• Slicer: Auto-sharding for datacenter applications
    What exactly is Slicer then? It has two key components: a data plane that acts as an affinity-aware load balancer, with affinity managed based on application-specified keys; and a control plane that monitors load and instructs applications processes as to which keys they should be serving at any one point in time. In this way, the decisions regarding how to balance keys across application instances can be outsourced to the Slicer service rather than building this logic over and over again for each individual back-end service. Slicer is focused exclusively on the problem of balancing load across a given set of backend tasks
  • QCon NewYork 2016: The Verification of a Distributed System
    Distributed Systems are difficult to build and test for two main reasons: partial failure & asynchrony. These two realities of distributed systems must be addressed to create a correct system, and often times the resulting systems have a high degree of complexity. Because of this complexity, testing and verifying these systems is critically important. In this talk we will discuss strategies for proving a system is correct, like formal methods, and less strenuous methods of testing which can help increase our confidence that our systems are doing the right thing.
    (Don't miss the awesome list of reference material!)

  • An Approach to Designing Distributed, Fault-Tolerant, Horizontally Scalable Event Scheduler
    For the processing part, a master is elected among the cluster members. Zookeeper could be used for leader/master election, but since BigBen already uses Hazelcast, we used the distributed lock feature to implement a Cluster Singleton. The master then schedules the next bucket and reads the event counts. Knowing the event count and shard size, it can calculate very easily how many shards are in total. The master then creates pairs of (bucket, shard_index) and divides them equally among the cluster members, including itself. In case of unequal division, the master tries to take the minimum load on itself.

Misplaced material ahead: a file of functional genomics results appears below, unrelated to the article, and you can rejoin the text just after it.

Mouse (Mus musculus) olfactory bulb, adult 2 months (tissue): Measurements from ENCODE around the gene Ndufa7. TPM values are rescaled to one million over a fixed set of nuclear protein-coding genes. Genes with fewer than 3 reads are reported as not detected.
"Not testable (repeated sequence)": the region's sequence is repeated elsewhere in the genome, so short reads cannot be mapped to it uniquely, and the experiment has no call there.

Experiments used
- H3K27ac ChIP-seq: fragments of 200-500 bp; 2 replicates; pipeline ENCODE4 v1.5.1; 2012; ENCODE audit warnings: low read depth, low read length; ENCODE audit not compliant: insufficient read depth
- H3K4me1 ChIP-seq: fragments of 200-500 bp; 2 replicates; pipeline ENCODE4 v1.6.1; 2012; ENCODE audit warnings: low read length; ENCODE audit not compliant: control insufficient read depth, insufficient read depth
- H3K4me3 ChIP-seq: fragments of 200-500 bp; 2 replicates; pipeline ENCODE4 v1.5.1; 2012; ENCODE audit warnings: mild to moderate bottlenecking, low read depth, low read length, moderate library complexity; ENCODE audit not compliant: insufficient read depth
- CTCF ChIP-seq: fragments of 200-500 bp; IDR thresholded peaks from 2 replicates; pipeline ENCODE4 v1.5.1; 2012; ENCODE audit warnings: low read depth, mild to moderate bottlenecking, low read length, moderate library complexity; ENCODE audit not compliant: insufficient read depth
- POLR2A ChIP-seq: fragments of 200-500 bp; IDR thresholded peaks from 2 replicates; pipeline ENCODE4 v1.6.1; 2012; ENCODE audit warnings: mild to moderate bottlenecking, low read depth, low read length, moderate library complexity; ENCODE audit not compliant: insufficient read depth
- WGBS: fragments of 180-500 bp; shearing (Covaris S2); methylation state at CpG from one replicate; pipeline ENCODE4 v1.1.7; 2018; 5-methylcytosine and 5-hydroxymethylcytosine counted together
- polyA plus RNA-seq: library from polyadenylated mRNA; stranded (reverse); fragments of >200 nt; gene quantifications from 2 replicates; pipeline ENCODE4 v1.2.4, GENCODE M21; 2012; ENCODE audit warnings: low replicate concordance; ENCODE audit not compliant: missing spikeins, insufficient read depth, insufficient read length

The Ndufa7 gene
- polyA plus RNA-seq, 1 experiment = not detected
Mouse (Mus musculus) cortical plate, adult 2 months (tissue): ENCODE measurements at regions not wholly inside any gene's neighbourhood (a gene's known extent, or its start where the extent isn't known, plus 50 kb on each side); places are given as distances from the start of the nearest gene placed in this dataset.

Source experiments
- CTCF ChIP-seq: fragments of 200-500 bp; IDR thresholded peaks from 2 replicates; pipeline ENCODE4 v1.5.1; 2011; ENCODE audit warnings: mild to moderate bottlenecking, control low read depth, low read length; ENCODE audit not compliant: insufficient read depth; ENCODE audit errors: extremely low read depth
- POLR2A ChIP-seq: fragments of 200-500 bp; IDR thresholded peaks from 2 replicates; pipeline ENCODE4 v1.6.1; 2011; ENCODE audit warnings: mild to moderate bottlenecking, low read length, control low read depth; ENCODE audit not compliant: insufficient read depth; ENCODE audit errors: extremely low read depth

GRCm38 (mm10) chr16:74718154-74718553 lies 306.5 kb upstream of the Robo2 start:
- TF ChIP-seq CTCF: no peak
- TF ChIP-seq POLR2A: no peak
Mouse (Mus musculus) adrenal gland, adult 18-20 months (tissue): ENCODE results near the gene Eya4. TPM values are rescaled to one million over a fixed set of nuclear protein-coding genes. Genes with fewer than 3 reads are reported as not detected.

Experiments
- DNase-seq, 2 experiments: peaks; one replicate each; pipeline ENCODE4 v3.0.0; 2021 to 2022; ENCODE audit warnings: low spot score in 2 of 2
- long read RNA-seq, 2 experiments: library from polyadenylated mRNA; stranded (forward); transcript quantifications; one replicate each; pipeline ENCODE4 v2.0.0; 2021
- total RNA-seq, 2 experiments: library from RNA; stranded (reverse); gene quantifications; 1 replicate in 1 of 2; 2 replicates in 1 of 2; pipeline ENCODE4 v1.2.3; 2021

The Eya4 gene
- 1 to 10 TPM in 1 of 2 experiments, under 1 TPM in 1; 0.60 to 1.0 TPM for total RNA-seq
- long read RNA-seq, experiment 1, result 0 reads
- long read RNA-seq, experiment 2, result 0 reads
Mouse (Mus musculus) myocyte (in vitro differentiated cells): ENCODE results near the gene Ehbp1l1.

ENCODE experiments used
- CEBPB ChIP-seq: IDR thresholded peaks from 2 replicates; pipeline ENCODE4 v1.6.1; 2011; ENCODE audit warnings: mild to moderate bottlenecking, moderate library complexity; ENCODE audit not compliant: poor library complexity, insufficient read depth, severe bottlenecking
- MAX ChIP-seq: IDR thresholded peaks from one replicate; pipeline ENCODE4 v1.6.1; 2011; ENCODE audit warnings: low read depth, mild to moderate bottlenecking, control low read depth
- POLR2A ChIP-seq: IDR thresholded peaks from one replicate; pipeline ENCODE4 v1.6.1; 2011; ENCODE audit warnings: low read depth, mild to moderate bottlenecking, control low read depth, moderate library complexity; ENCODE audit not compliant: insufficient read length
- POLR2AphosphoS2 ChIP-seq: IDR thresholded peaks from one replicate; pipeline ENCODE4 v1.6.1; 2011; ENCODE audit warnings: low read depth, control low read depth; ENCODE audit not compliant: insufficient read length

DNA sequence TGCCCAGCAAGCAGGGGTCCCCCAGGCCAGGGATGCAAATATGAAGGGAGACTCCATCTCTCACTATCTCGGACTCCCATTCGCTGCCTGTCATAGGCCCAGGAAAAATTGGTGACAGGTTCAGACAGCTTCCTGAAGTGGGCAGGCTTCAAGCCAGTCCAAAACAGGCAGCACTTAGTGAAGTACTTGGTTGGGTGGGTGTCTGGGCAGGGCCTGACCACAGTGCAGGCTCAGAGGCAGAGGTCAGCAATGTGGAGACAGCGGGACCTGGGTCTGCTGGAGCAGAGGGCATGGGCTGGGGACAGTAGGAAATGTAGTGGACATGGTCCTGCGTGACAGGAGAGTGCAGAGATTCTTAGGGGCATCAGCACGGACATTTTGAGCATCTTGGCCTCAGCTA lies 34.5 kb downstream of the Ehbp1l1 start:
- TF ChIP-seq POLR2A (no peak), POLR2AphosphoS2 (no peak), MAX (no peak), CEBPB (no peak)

• Hazelcast is the leading open source in-memory data grid.
    If you have programmed applications in Java, you have probably worked with concurrency primitives like the synchronized statement (the intrinsic lock) or the concurrency library that was introduced in Java 5 under java.util.concurrent, such as Executor, Lock and AtomicReference.

    This concurrency functionality is useful if you want to write a Java application that uses multiple threads, but the focus here is to provide synchronization in a single JVM and not distributed synchronization over multiple JVMs. Luckily, Hazelcast provides support for various distributed synchronization primitives such as the ILock, IAtomicLong, etc. Apart from making synchronization between different JVMs possible, these primitives also support high availability: if one machine fails, the primitive remains usable for other JVMs.

  • New – AWS Step Functions – Build Distributed Applications Using Visual Workflows
    Today we are launching AWS Step Functions to allow you to do exactly what I described above. You can coordinate the components of your application as series of steps in a visual workflow. You create state machines in the Step Functions Console to specify and execute the steps of your application at scale.

    Each state machine defines a set of states and the transitions between them. States can be activated sequentially or in parallel; Step Functions will make sure that all parallel states run to completion before moving forward. States perform work, make decisions, and control progress through the state machine.

  • Performance improvements in bcachefs-testing
    btree nodes are log structured, with multiple sorted sets of keys. In memory, we sort/compact as needed so that we never have more than three different sets of keys: the lookup and iterator code has to search through and maintain pointers into each sorted set of keys, so we don't want to deal with too many. Having multiple sorted sets of keys ends up being a performance win, since the result is that only the newest and smallest is being modified at any given time, and the rest are constant - we can construct lookup tables for the constant sets of keys that are drastically more efficient for lookup, but wouldn't be possible to update without regenerating the entire lookup table.
  • Probabilistic Data Structure Showdown: Cuckoo Filters vs. Bloom Filters
    Probabilistic data structures store data compactly with low memory and provide approximate answers to queries about stored data. They are designed to answer queries in a space-efficient manner, which can mean sacrificing accuracy.

    Like Bloom filters, the Cuckoo filter is a probabilistic data structure for testing set membership. The ‘Cuckoo’ in the name comes from the filter’s use of the Cuckoo hashtable as its underlying storage structure. The Cuckoo hashtable is named after the cuckoo bird becauses it leverages the brood parasitic behavior of the bird in its design. Cuckoo birds are known to lay eggs in the nests of other birds, and once an egg hatches, the young bird typically ejects the host’s eggs from the nest. A Cuckoo hash table employs similar behavior in dealing with items to be inserted into occupied 'buckets’ in a Cuckoo hash table.

  • Building robust software with rigorous design documents
    So what, exactly, goes into a design document for a problem domain? What makes these docs so detailed and rigorous? I believe that the hallmark of these designs is an extremely thorough assessment of risk.